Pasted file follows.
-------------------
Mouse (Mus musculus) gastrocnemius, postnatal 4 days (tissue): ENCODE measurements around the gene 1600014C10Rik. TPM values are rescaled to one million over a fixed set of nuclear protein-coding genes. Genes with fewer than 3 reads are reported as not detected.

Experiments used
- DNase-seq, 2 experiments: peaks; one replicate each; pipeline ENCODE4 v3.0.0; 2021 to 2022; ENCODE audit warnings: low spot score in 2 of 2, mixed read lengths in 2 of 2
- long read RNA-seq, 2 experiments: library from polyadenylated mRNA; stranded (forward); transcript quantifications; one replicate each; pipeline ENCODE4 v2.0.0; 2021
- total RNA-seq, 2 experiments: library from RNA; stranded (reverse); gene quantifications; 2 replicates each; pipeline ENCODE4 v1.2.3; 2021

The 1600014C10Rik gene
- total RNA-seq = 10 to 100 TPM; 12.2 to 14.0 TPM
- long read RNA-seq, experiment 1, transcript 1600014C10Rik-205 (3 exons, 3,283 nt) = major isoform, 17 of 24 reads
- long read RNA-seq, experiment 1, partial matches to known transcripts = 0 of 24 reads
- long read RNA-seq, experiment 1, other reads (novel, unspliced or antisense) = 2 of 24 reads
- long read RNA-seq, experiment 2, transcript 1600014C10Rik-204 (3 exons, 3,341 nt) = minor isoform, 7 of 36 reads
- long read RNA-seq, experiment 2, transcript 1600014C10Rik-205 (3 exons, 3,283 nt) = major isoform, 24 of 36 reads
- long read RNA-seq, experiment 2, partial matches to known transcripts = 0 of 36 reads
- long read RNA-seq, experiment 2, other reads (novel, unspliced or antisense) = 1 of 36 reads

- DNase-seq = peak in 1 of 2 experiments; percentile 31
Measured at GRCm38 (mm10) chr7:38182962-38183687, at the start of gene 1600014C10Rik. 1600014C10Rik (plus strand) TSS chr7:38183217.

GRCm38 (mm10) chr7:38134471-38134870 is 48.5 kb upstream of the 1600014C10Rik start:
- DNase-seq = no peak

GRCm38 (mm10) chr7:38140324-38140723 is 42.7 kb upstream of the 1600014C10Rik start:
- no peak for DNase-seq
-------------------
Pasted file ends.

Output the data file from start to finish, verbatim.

Mouse (Mus musculus) gastrocnemius, postnatal 4 days (tissue): ENCODE measurements around the gene 1600014C10Rik. TPM values are rescaled to one million over a fixed set of nuclear protein-coding genes. Genes with fewer than 3 reads are reported as not detected.

Experiments used
- DNase-seq, 2 experiments: peaks; one replicate each; pipeline ENCODE4 v3.0.0; 2021 to 2022; ENCODE audit warnings: low spot score in 2 of 2, mixed read lengths in 2 of 2
- long read RNA-seq, 2 experiments: library from polyadenylated mRNA; stranded (forward); transcript quantifications; one replicate each; pipeline ENCODE4 v2.0.0; 2021
- total RNA-seq, 2 experiments: library from RNA; stranded (reverse); gene quantifications; 2 replicates each; pipeline ENCODE4 v1.2.3; 2021

The 1600014C10Rik gene
- total RNA-seq = 10 to 100 TPM; 12.2 to 14.0 TPM
- long read RNA-seq, experiment 1, transcript 1600014C10Rik-205 (3 exons, 3,283 nt) = major isoform, 17 of 24 reads
- long read RNA-seq, experiment 1, partial matches to known transcripts = 0 of 24 reads
- long read RNA-seq, experiment 1, other reads (novel, unspliced or antisense) = 2 of 24 reads
- long read RNA-seq, experiment 2, transcript 1600014C10Rik-204 (3 exons, 3,341 nt) = minor isoform, 7 of 36 reads
- long read RNA-seq, experiment 2, transcript 1600014C10Rik-205 (3 exons, 3,283 nt) = major isoform, 24 of 36 reads
- long read RNA-seq, experiment 2, partial matches to known transcripts = 0 of 36 reads
- long read RNA-seq, experiment 2, other reads (novel, unspliced or antisense) = 1 of 36 reads

- DNase-seq = peak in 1 of 2 experiments; percentile 31
Measured at GRCm38 (mm10) chr7:38182962-38183687, at the start of gene 1600014C10Rik. 1600014C10Rik (plus strand) TSS chr7:38183217.

GRCm38 (mm10) chr7:38134471-38134870 is 48.5 kb upstream of the 1600014C10Rik start:
- DNase-seq = no peak

GRCm38 (mm10) chr7:38140324-38140723 is 42.7 kb upstream of the 1600014C10Rik start:
- no peak for DNase-seq